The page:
Rowan-Cabarrus addressing skilled labor shortage
More than 55 years after it opened, Rowan-Cabarrus Community College is playing a crucial role in addressing a statewide skilled-labor shortage.
According to Raleigh-based myFutureNC Commission, a statewide commission focusing on educational attainment, 50% of North Carolina employers are unable to hire needed workers because of lack of employable skills, technical skills and overall education.
Despite the state’s explosive growth in diversity, size and economic activity, its pool of qualified and skilled laborers remains stagnant. The commission reports that, by 2020, 67% of North Carolina jobs will require a postsecondary degree or quality credentials.
Currently, only 49% of North Carolinians between ages 25 and 44 meet these education requirements.
Today, Rowan-Cabarrus Community College is doing its part to address the labor crisis by serving 25,000 students at seven locations throughout Rowan and Cabarrus counties. About 40 programs of study in business, health and public services, and industrial and engineering technologies are offered, as are associate degrees in arts, engineering, fine arts and science.
Jason Hill, instructor of computer integrated machining, brings years of industry experience to the classroom to help prepare students for careers in manufacturing. After serving four years in the Navy as an aviation machinist, Hill worked in the automotive racing industry and honed his skills.
In 2008, he joined Rowan-Cabarrus as a machining instructor. The college received multiple grants to fund machine shop updates. Computer-operated lathes and mills were added.
Hill then took a two-year hiatus from teaching and joined the team at Mastercam CAD/CAM software, working with the local Mastercam reseller, Barefoot CNC of Morganton. He worked in the racing, medical, and defense industries before returning to Rowan-Cabarrus.
“I was in and out of almost every shop in North and South Carolina on a daily basis, just helping people,” he said.
Hill credits his years in the private sector with providing a real-world perspective on preparing students for technical careers.
“It was eye-opening to see what companies need,” he said. “Everybody was looking for well-rounded machinists rather than people that can just run machines. Employees need to know the design side and the engineering side.”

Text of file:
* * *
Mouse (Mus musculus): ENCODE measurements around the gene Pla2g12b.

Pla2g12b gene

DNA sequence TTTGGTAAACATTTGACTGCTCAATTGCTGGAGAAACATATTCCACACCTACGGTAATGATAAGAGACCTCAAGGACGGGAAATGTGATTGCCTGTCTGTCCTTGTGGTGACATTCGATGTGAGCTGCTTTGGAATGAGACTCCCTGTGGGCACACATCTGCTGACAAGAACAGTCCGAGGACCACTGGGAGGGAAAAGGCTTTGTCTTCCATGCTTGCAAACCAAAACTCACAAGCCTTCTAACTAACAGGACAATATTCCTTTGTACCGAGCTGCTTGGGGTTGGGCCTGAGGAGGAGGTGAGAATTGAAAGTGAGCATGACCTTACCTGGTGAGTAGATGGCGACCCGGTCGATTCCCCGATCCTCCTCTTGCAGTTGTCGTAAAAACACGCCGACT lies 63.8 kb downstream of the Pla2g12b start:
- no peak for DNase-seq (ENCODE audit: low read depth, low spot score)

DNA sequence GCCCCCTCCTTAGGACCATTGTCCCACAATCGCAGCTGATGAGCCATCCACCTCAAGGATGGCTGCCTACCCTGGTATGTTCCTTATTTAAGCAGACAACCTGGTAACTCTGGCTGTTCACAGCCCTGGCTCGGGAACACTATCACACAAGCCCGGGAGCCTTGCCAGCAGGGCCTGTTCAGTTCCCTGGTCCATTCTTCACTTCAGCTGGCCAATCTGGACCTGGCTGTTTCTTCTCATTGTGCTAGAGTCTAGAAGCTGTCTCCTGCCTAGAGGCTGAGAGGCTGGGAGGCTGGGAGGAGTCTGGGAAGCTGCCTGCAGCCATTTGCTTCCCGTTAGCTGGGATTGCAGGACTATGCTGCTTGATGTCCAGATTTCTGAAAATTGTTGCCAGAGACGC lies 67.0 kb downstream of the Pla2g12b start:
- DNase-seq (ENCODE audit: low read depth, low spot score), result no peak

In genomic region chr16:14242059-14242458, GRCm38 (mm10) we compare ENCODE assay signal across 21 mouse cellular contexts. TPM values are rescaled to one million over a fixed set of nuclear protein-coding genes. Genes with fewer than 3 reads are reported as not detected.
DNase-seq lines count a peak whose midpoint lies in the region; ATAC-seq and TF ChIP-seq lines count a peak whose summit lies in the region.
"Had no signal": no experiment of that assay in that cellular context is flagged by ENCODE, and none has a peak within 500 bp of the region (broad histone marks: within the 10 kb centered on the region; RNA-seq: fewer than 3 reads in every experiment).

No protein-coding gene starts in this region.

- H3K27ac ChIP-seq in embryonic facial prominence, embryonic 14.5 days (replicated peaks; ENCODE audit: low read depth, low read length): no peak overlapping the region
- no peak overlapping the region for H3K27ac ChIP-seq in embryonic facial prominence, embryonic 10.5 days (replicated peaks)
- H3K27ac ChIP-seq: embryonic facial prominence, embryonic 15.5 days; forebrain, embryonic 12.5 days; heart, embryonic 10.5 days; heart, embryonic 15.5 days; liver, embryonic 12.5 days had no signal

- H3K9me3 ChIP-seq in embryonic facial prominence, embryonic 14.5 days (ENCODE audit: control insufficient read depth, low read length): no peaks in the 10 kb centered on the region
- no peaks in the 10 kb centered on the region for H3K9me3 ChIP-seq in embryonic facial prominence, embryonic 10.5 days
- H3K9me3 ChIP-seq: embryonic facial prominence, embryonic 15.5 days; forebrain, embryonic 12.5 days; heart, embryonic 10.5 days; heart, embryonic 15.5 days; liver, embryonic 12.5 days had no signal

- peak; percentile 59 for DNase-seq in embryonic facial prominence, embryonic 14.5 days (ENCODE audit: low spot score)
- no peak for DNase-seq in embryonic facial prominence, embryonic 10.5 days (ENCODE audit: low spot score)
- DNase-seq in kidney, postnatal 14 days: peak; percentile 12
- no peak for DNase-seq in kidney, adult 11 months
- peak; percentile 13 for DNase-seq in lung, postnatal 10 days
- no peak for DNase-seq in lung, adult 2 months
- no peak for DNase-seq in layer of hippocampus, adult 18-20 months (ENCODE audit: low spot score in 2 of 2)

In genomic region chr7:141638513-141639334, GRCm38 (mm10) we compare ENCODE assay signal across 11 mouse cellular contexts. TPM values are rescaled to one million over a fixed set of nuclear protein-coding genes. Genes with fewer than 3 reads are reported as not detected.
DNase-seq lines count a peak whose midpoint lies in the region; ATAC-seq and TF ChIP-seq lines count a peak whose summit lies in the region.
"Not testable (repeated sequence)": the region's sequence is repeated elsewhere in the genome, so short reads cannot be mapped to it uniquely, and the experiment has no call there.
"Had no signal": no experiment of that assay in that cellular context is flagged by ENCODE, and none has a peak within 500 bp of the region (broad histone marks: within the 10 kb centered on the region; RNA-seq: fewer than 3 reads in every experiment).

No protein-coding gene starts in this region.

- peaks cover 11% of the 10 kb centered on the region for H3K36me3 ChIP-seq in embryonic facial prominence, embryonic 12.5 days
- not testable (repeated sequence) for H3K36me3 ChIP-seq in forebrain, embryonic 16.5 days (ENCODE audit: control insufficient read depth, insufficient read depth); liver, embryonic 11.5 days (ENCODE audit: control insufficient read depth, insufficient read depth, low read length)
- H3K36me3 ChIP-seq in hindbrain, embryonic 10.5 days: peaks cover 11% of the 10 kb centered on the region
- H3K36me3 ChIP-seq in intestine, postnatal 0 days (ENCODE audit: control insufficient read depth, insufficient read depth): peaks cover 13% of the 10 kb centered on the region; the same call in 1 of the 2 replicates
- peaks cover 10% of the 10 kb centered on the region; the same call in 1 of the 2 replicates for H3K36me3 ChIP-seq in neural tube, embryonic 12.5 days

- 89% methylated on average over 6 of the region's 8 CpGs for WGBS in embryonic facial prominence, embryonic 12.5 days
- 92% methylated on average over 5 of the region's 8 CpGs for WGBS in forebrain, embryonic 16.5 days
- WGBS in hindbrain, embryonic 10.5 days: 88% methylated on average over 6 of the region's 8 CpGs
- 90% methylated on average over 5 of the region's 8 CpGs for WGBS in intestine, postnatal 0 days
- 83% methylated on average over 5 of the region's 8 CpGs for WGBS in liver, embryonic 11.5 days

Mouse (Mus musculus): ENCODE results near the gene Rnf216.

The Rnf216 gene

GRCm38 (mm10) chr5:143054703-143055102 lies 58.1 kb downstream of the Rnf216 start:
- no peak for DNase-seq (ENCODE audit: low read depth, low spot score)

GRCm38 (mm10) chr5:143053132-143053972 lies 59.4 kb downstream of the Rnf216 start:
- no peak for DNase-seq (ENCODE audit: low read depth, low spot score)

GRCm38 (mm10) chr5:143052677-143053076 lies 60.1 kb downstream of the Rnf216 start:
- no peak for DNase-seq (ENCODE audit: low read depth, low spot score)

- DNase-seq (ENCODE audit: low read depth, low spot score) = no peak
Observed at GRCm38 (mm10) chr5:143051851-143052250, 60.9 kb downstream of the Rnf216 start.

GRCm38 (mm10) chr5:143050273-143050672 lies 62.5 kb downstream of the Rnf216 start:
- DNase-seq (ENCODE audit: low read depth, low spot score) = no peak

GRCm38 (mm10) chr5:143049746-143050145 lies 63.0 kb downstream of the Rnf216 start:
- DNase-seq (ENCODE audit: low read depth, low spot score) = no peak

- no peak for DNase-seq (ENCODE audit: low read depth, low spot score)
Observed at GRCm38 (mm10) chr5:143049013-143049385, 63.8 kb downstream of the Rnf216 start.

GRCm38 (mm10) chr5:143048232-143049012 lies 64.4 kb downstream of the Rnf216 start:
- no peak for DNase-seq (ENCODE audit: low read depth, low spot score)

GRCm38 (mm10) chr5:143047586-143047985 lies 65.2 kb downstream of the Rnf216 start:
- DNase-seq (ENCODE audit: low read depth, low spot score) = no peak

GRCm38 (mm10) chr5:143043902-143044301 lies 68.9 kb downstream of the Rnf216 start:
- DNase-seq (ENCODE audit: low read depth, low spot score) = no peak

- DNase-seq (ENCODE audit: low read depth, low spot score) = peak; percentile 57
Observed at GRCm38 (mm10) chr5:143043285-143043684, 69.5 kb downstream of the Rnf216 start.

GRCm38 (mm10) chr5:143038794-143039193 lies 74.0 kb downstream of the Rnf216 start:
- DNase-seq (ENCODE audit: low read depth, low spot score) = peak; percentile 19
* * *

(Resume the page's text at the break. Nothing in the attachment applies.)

With an eye on design for manufacturing, Hill spearheads a curriculum that encompasses CNC and CAM technology. From the moment they are introduced to the software, students are excited about the capabilities, said Hill. Many learn additional software functions in their free time.
For these eager pupils, putting in effort both in and out of the classroom is paying off.
“In my classes, anybody that wants to work has a full-time job before they graduate,” said Hill. “All of my current students have full-time jobs. I have always pushed CAM and CNC technology. The students who embrace it do great.”
Rowan-Cabarrus students in the computer integrated machining technology are trained in parts production, parts ordering and problem-solving skills through hands-on projects. In the “Intro to CAM” class, for example, students produce their own license plates.
Currently, Hill’s students are producing engine cylinders. The Mastercam designed cylinders are based on a part recovered from the wreck of the USS Monitor, a Civil War-era steamship that sank off the coast of North Carolina.
As he does with all his projects, Hill relies on the expertise of Jimmy Wakeford and his staff at Barefoot CNC for expertise if needed.
“You can buy different software packages, but you won’t get the Mastercam family: there’s always somebody to help you,” said Hill. “Help is only an email or a Facebook post away.
“There are a lot of colleges running free software and I think, ‘Yeah but look at what you’re making. You’re not making any crazy parts.’ They’re making little brackets and other simple parts because they don’t have post-processor capabilities and support. If there’s a problem, Barefoot would be down here tomorrow.”